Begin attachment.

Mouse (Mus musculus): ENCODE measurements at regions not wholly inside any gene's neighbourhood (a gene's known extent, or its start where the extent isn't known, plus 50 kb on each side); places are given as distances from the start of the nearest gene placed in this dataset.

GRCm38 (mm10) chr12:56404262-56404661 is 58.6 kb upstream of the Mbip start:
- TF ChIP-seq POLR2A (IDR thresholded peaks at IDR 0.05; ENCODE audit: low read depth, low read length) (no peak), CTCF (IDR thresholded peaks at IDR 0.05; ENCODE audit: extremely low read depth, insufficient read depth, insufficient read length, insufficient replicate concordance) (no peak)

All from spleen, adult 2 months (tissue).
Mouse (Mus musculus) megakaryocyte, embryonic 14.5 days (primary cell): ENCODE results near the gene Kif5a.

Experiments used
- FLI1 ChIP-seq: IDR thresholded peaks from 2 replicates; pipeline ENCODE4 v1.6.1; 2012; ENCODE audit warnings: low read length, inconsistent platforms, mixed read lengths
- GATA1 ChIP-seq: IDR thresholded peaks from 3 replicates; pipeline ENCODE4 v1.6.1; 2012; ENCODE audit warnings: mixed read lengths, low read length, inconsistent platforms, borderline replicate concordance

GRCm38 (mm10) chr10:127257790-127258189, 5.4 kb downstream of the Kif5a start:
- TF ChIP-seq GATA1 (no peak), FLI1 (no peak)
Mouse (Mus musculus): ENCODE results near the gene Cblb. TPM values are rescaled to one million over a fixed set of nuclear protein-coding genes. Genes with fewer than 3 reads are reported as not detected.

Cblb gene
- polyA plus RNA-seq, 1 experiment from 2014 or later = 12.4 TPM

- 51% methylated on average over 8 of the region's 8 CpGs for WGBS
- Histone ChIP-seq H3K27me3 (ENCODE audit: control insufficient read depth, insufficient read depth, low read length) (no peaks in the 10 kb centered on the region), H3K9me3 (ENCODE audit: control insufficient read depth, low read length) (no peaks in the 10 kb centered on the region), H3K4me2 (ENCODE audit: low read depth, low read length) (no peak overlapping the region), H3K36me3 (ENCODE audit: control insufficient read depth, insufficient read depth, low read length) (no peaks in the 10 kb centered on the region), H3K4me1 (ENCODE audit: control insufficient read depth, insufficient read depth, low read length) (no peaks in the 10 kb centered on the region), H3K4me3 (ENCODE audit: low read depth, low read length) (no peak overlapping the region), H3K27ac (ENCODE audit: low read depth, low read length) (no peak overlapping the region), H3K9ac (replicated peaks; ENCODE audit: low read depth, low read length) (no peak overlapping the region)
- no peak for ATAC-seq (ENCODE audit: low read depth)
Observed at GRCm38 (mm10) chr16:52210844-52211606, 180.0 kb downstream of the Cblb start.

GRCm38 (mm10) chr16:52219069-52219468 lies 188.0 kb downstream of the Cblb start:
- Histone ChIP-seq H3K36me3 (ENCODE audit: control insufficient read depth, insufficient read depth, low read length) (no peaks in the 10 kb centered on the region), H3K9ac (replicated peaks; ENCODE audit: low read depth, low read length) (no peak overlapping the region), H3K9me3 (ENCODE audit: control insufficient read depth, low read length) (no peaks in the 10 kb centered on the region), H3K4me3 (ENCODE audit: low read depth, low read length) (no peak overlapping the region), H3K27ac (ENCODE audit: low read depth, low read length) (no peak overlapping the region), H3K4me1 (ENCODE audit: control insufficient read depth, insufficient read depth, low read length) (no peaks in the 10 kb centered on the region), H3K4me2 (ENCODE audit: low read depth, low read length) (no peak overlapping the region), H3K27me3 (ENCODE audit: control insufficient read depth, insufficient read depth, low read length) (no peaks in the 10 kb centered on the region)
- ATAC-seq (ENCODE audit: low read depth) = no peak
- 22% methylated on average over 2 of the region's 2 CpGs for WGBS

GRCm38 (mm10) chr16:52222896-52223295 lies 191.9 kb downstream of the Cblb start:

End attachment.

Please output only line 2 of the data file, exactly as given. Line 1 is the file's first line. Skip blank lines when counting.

GRCm38 (mm10) chr12:56404262-56404661 is 58.6 kb upstream of the Mbip start: